You shouldn’t be using `\Drupal::service(‘date.formatter’);`, but rather initialize a variable carrying this service object in the __constructor which would receive it by providing it from create method:
    https://www.drupal.org/docs/8/api/services-and-dependency-injection/services-and-dependency-injection-in-drupal-8 (Accessing services in objects using dependency injection)
    An example of how it could be done with form:
    https://www.drupal.org/docs/8/api/services-and-dependency-injection/dependency-injection-for-a-form
    It’s pretty much the same for event, just implement also ContainerInjectionInterface and use it of course: Symfony\Component\DependencyInjection\ContainerInterface.

    • Jonathan Daggerhart

      Hi Svetoslav,

      Thanks for reading! You’re absolutely right, it would be ideal to inject those services.

      In the module on GitHub I have a couple more events written that use DI, but they didn’t make it into this example. I think I’m going to write a “Part 2” post that includes details about DI conceptually and shows these other Events that use DI.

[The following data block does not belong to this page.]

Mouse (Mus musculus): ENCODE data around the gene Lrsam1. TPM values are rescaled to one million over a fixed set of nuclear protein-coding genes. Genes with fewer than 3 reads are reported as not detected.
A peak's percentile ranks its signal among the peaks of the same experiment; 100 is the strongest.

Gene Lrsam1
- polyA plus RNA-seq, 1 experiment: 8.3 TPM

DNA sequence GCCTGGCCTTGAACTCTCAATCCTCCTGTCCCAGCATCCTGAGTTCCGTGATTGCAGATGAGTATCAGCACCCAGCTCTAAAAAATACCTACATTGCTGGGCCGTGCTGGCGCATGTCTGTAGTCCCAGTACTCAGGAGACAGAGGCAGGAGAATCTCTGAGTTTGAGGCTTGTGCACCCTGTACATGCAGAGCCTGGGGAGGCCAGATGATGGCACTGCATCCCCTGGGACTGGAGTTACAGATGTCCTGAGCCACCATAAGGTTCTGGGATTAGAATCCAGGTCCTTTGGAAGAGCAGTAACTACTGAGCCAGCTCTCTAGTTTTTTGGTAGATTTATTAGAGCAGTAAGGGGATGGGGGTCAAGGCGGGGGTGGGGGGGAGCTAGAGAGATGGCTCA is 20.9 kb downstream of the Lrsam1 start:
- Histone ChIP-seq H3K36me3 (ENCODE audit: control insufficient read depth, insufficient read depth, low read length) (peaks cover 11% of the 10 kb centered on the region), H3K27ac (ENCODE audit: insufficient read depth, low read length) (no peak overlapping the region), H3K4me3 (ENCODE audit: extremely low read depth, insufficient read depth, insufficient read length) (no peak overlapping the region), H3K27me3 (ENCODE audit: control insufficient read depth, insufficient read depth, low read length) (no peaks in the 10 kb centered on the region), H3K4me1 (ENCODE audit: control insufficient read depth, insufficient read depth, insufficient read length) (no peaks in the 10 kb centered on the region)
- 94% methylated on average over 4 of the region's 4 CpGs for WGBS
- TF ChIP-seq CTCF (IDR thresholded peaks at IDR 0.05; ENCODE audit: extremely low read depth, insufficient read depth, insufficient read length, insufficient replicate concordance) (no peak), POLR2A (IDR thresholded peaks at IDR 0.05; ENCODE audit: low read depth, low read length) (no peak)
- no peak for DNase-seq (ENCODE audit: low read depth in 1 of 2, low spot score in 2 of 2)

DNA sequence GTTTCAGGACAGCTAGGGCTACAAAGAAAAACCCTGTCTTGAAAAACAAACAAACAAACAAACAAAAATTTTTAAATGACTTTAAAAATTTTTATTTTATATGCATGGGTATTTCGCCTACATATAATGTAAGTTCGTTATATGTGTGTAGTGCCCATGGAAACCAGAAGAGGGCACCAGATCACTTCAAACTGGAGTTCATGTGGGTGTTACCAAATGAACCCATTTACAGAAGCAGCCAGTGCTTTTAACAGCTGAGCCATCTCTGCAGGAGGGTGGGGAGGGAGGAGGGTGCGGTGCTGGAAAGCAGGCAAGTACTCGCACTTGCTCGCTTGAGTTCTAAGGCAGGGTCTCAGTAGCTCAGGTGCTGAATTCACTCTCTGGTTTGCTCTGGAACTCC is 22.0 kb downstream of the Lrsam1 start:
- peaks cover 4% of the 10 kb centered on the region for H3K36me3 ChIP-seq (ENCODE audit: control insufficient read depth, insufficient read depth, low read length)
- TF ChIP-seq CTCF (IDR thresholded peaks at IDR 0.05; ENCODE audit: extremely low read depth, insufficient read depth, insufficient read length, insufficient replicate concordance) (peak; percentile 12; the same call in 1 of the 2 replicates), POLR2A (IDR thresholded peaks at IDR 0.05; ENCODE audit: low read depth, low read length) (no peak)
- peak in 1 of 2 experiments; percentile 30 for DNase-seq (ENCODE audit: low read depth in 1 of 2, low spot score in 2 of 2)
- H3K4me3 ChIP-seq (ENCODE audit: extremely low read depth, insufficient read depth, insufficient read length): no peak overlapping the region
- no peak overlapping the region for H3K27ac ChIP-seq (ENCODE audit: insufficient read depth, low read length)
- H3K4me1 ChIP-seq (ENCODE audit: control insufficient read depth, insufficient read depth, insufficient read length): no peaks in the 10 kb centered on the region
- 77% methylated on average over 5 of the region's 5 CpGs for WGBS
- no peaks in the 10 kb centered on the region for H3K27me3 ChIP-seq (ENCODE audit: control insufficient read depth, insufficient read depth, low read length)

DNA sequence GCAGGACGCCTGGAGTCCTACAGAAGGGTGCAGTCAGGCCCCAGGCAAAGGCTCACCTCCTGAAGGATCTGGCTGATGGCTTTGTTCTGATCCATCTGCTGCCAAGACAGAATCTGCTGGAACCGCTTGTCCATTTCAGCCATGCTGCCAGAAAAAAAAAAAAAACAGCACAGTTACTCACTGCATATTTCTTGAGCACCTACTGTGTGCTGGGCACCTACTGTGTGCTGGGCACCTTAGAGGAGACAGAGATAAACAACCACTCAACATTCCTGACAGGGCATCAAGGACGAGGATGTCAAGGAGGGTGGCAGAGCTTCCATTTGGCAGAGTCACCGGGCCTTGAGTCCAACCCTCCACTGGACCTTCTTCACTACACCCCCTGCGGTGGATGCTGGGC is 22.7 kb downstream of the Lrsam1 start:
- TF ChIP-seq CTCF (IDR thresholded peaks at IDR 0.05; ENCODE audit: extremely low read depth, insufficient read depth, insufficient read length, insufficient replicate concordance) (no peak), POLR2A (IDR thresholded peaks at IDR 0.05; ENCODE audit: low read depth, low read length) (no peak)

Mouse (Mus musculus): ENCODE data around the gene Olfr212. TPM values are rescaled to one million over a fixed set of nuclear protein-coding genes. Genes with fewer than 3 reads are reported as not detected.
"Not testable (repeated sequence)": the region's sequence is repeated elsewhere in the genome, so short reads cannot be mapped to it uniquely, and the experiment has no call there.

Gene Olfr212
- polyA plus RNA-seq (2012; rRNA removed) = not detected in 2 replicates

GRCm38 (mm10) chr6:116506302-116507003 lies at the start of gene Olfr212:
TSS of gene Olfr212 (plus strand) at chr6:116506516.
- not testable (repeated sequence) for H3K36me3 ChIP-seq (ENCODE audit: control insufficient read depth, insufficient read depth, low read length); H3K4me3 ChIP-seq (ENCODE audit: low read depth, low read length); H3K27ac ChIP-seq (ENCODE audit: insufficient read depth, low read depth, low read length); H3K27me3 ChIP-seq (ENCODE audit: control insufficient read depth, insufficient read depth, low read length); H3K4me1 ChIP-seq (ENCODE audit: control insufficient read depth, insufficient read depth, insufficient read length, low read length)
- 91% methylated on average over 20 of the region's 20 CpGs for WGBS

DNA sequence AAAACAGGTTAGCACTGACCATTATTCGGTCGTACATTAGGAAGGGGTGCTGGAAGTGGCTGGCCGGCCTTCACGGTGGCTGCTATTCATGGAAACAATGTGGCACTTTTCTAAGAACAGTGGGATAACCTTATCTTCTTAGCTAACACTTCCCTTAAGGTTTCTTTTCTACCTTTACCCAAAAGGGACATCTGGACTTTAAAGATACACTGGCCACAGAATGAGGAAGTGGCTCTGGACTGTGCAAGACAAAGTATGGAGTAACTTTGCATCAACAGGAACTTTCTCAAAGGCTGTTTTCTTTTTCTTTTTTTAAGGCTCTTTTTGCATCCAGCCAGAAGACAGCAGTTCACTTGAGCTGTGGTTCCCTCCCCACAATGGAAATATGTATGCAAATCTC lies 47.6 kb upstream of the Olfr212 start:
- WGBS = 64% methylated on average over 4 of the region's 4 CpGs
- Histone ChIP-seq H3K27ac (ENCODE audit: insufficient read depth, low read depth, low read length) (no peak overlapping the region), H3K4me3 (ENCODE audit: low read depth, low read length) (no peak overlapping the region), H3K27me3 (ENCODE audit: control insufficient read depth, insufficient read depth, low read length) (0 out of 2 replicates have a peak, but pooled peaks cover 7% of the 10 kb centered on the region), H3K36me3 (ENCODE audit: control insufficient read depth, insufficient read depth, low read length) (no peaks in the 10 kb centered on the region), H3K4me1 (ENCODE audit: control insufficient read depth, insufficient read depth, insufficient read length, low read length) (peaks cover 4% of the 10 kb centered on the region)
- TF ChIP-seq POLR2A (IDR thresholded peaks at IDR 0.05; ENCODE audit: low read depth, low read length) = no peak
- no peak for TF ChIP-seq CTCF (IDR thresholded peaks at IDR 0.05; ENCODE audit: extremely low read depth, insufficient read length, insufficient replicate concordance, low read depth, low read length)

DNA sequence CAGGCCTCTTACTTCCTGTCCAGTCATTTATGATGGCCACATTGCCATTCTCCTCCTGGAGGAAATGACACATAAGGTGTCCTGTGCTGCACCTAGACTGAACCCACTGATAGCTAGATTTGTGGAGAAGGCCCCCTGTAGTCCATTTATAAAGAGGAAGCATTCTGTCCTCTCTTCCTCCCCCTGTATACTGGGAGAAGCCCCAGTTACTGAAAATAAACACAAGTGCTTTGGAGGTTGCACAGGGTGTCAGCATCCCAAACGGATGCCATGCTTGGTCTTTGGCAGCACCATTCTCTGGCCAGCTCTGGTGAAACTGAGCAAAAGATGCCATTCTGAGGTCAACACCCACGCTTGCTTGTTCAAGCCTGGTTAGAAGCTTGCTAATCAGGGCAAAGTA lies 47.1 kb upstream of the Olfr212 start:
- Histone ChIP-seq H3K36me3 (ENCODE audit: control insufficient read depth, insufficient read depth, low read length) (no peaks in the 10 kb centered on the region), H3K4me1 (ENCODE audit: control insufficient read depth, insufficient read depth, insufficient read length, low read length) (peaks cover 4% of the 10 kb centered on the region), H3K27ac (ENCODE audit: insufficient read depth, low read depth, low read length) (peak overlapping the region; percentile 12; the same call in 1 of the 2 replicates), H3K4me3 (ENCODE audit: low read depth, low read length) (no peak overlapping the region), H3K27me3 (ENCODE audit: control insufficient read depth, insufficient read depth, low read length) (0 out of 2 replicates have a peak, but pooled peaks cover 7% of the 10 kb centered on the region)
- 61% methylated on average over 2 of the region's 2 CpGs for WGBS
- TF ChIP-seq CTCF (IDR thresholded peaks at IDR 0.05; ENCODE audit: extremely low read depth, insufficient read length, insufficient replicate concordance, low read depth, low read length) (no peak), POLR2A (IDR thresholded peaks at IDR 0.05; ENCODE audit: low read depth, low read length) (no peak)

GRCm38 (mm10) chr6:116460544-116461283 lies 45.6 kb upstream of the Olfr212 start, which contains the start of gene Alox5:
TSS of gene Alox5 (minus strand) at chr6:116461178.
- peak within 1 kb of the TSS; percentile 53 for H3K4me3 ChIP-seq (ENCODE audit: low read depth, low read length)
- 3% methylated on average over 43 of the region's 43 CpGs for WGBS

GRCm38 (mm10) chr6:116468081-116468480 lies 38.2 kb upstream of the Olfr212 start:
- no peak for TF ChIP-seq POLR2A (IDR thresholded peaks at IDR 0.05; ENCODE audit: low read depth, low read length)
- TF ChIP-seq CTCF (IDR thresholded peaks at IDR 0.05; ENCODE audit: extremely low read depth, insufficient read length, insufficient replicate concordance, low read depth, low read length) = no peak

I don’t think you need this, but in case a random passerby is interested in seeing an EventSubscriber that has its dependencies injected:

      Thanks again!

  • James Williams

    Just to drop it here for reference, for anyone else looking to learn more on this — there’s an old post from PreviousNext which, especially in the comments, has some discussion of what hooks or events may do better. It’s a little old, so I don’t know if it’s still true, but for example, one comment mentions that events may not be as performant (yet). There’s also some tricks & caveats mentioned, such as how to get a module reacting to a hook more than once, or about removing another module’s event registration.

    The article is here: https://www.previousnext.com.au/blog/alter-or-dispatch-drupal-8-events-versus-alter-hooks

    • Jonathan Daggerhart

      That’s a really great post and comments. If I’ve learned anything over the past week about Drupal vs Events, it’s that the conversations (and opinions) are fragmented all over the place in the issue queue and various blog posts. ¯\_(ツ)_/¯

      Thanks for sharing!